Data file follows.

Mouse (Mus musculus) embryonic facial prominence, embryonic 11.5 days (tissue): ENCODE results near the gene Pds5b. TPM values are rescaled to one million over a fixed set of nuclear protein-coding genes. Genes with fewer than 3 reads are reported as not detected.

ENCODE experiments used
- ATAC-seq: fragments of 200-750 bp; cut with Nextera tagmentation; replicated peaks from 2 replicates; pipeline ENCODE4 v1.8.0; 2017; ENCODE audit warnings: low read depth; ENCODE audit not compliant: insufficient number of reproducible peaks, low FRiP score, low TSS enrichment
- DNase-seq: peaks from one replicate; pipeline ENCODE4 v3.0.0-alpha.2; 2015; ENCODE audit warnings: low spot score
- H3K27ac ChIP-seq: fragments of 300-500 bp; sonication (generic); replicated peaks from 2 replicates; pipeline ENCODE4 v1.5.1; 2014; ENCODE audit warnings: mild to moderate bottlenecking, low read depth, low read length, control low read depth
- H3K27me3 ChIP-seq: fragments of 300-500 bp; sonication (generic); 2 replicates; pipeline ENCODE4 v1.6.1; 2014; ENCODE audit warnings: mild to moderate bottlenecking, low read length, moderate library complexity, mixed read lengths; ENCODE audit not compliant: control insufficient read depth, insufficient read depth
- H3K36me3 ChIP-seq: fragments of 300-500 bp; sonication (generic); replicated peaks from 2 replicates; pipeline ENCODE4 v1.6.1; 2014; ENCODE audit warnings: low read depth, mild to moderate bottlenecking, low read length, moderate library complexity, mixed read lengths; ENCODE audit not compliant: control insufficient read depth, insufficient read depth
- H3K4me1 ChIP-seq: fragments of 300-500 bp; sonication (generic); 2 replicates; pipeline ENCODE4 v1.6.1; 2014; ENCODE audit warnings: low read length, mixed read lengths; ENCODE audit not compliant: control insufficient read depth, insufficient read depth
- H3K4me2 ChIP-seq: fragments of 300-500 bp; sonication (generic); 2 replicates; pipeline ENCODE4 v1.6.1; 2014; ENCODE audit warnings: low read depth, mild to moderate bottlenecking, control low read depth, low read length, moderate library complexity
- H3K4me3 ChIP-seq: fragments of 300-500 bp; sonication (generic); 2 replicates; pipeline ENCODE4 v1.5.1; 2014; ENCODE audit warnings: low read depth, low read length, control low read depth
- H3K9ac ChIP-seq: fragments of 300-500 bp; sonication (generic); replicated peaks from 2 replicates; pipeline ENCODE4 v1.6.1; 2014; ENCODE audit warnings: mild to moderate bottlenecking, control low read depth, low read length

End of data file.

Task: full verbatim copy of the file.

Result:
Mouse (Mus musculus) embryonic facial prominence, embryonic 11.5 days (tissue): ENCODE results near the gene Pds5b. TPM values are rescaled to one million over a fixed set of nuclear protein-coding genes. Genes with fewer than 3 reads are reported as not detected.

ENCODE experiments used
- ATAC-seq: fragments of 200-750 bp; cut with Nextera tagmentation; replicated peaks from 2 replicates; pipeline ENCODE4 v1.8.0; 2017; ENCODE audit warnings: low read depth; ENCODE audit not compliant: insufficient number of reproducible peaks, low FRiP score, low TSS enrichment
- DNase-seq: peaks from one replicate; pipeline ENCODE4 v3.0.0-alpha.2; 2015; ENCODE audit warnings: low spot score
- H3K27ac ChIP-seq: fragments of 300-500 bp; sonication (generic); replicated peaks from 2 replicates; pipeline ENCODE4 v1.5.1; 2014; ENCODE audit warnings: mild to moderate bottlenecking, low read depth, low read length, control low read depth
- H3K27me3 ChIP-seq: fragments of 300-500 bp; sonication (generic); 2 replicates; pipeline ENCODE4 v1.6.1; 2014; ENCODE audit warnings: mild to moderate bottlenecking, low read length, moderate library complexity, mixed read lengths; ENCODE audit not compliant: control insufficient read depth, insufficient read depth
- H3K36me3 ChIP-seq: fragments of 300-500 bp; sonication (generic); replicated peaks from 2 replicates; pipeline ENCODE4 v1.6.1; 2014; ENCODE audit warnings: low read depth, mild to moderate bottlenecking, low read length, moderate library complexity, mixed read lengths; ENCODE audit not compliant: control insufficient read depth, insufficient read depth
- H3K4me1 ChIP-seq: fragments of 300-500 bp; sonication (generic); 2 replicates; pipeline ENCODE4 v1.6.1; 2014; ENCODE audit warnings: low read length, mixed read lengths; ENCODE audit not compliant: control insufficient read depth, insufficient read depth
- H3K4me2 ChIP-seq: fragments of 300-500 bp; sonication (generic); 2 replicates; pipeline ENCODE4 v1.6.1; 2014; ENCODE audit warnings: low read depth, mild to moderate bottlenecking, control low read depth, low read length, moderate library complexity
- H3K4me3 ChIP-seq: fragments of 300-500 bp; sonication (generic); 2 replicates; pipeline ENCODE4 v1.5.1; 2014; ENCODE audit warnings: low read depth, low read length, control low read depth
- H3K9ac ChIP-seq: fragments of 300-500 bp; sonication (generic); replicated peaks from 2 replicates; pipeline ENCODE4 v1.6.1; 2014; ENCODE audit warnings: mild to moderate bottlenecking, control low read depth, low read length